Last Modified: February 13, 2012
Radon is a naturally occurring odorless, colorless radioactive gas that results from the decay of rock and soil components. Radon moves up from the ground into homes, where it becomes trapped and accumulates, exposing the inhabitants to its cancer-causing potential. Different areas of the world have different amounts of Radon produced, but the type of foundation in your home is also important, since some foundations are better ventilated. Because of this, two homes next door to each other could have different levels of radon in the indoor air.
After tobacco use, radon is the second leading cause of lung cancer in the United States. Radon can accumulate in new and old homes and those with OR without a basement. The only way to know if your home contains radon is to have it tested, which can be done using a kit from a hardware store or having a radon professional perform the test. Many areas have laws requiring radon testing before a house is sold. If radon is detected in levels above 4 pCi/L (picocuries per liter), a qualified radon professional can install a removal system, which vents the gas to the outside using a pipe and fan system. Because it is not clear what level of radon is safe, the EPA recommends that people consider a removal system for levels from 2-4 pCi/L.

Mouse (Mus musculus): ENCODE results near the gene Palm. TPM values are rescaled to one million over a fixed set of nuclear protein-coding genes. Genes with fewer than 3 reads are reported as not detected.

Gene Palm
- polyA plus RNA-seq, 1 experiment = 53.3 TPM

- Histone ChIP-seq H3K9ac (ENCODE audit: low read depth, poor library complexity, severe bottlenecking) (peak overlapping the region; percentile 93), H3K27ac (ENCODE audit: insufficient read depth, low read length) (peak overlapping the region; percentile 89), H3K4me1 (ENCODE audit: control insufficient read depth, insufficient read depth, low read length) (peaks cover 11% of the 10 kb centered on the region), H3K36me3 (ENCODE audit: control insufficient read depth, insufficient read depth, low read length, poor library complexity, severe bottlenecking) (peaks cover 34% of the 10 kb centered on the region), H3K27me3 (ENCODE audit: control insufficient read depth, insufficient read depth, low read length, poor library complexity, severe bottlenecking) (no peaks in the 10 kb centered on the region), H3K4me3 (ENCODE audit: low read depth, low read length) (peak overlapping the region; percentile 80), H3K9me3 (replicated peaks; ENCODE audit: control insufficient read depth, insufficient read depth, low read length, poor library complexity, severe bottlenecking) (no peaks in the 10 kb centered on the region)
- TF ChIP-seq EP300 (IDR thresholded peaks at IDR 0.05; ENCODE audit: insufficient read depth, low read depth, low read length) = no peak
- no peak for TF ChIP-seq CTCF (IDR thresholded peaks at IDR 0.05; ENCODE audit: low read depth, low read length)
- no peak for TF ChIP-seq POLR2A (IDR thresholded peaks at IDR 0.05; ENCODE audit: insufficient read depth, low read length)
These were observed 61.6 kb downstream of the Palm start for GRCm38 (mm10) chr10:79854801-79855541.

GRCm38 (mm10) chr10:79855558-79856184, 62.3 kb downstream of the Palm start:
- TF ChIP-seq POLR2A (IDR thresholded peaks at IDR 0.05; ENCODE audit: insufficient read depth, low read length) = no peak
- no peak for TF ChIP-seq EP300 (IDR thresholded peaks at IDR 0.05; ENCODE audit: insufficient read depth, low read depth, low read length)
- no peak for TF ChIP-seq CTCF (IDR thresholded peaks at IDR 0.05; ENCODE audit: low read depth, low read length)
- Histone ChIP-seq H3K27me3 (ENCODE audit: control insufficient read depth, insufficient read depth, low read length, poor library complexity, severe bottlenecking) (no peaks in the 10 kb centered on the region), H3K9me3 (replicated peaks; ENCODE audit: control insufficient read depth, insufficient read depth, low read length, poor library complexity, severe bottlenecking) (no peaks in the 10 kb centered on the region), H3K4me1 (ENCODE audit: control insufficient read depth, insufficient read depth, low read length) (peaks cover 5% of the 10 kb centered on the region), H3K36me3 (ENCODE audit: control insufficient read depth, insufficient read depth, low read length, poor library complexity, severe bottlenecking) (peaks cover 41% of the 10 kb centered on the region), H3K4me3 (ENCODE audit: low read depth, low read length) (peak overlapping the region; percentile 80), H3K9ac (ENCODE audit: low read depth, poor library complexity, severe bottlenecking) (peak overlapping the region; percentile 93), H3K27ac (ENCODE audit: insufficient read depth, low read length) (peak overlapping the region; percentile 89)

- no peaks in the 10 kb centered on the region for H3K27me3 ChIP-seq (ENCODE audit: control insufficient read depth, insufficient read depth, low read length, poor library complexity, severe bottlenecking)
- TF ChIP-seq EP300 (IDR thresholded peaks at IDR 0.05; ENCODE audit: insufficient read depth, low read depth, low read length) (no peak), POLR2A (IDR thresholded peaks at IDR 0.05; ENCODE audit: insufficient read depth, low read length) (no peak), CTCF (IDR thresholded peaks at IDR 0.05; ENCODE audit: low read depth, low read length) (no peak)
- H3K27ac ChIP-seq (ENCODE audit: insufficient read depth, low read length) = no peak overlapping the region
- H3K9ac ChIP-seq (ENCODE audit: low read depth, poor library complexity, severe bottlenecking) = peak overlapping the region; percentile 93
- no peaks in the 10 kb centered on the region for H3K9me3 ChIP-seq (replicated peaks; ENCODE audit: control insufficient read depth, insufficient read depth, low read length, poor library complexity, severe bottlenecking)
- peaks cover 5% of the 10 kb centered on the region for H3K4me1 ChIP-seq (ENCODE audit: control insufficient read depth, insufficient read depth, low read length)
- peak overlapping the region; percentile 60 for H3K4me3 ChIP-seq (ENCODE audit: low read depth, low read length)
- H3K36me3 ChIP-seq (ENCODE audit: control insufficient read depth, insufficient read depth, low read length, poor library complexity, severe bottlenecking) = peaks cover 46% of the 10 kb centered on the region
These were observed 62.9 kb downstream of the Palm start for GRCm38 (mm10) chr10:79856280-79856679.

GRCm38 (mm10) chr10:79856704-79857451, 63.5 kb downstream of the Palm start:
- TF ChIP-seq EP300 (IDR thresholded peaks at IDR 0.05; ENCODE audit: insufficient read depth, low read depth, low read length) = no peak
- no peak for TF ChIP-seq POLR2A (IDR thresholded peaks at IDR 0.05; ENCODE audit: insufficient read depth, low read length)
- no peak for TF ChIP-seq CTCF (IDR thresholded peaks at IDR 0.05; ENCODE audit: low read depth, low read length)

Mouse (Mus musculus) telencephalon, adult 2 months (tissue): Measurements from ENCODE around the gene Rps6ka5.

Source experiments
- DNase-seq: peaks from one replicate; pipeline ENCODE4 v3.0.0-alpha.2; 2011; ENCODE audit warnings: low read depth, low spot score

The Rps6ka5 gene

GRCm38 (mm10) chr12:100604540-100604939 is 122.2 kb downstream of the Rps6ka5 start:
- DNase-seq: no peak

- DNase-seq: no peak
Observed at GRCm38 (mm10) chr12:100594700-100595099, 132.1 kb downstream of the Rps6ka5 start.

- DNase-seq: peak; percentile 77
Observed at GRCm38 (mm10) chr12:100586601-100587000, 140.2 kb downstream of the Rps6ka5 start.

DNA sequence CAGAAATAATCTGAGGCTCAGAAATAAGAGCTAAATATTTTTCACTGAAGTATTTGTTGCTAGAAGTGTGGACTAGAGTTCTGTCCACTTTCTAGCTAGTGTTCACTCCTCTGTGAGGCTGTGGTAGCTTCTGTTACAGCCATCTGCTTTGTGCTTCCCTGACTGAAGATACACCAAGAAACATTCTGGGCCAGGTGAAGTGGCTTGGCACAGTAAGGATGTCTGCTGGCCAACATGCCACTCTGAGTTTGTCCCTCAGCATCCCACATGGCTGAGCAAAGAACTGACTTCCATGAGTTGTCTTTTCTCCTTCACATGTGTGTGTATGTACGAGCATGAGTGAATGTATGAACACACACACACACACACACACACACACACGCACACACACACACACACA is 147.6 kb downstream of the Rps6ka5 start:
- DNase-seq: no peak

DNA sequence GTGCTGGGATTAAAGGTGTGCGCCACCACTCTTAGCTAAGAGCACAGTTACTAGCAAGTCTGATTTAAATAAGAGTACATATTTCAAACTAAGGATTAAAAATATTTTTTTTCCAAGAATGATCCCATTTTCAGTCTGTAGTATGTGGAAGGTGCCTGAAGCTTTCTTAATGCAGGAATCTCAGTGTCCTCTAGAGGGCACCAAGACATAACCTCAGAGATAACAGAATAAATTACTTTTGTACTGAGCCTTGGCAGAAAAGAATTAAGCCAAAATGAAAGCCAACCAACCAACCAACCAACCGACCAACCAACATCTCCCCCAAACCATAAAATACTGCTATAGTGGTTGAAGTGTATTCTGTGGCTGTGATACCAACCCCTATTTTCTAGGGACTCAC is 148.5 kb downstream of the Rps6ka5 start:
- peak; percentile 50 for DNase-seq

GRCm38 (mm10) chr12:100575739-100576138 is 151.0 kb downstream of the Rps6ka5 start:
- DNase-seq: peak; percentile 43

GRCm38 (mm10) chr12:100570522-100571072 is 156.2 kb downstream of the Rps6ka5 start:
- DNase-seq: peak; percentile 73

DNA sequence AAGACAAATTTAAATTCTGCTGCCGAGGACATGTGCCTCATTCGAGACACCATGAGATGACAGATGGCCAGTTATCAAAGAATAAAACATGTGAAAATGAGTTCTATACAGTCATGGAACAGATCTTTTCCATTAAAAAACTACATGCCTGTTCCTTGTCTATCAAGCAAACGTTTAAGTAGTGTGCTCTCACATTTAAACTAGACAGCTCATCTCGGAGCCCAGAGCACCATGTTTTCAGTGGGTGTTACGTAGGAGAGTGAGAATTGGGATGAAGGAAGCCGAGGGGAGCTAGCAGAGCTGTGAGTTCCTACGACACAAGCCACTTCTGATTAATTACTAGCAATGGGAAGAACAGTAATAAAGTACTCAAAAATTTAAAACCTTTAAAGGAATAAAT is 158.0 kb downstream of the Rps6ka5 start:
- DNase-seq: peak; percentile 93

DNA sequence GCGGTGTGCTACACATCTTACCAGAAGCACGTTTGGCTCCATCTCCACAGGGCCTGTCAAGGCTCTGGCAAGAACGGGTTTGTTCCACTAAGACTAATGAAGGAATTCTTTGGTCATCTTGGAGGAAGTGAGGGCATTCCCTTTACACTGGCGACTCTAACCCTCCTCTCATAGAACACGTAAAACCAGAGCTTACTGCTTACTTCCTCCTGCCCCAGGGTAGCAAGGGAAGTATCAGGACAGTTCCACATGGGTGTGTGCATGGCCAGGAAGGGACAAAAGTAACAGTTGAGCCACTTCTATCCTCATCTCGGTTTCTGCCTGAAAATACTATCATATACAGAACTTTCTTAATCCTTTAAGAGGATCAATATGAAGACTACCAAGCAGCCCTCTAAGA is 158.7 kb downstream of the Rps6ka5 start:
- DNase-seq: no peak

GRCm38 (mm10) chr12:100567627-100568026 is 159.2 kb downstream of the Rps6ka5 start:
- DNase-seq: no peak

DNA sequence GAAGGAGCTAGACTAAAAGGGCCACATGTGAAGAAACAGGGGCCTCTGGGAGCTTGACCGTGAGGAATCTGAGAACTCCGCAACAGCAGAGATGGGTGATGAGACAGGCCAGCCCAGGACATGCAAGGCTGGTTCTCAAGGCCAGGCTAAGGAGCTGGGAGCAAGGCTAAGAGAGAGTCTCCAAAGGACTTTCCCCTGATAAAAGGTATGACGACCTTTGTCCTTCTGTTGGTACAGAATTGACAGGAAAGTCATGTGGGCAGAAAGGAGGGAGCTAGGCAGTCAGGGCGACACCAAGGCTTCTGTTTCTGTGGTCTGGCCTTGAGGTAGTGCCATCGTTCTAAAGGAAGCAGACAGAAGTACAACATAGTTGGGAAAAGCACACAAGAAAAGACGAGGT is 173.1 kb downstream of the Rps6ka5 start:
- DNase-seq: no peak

To find out more about radon and radon testing in your home visit the EPA (Environmental Protection Agency) website. To learn more about radon and radon exposure see the list of national organizations compiled by the American Cancer Society at ACS Radon Information.
If you are a smoker and exposed to radon, it is very important to quit smoking because the risk of lung cancer for a smoker with radon exposure can be 10 times higher than a non-smoker with radon exposure. Notify your healthcare provider if you have been exposed to high levels of radon so that, if appropriate, screening tests can be done to either decrease the risk of developing cancer or detect the cancer at an early stage when it may be able to be best treated. It is also very important to let your healthcare provider know if you develop any potentially worrisome symptoms such as shortness of breath, new or worsening cough, chest tightness or pain, hoarse voice, or difficulty swallowing.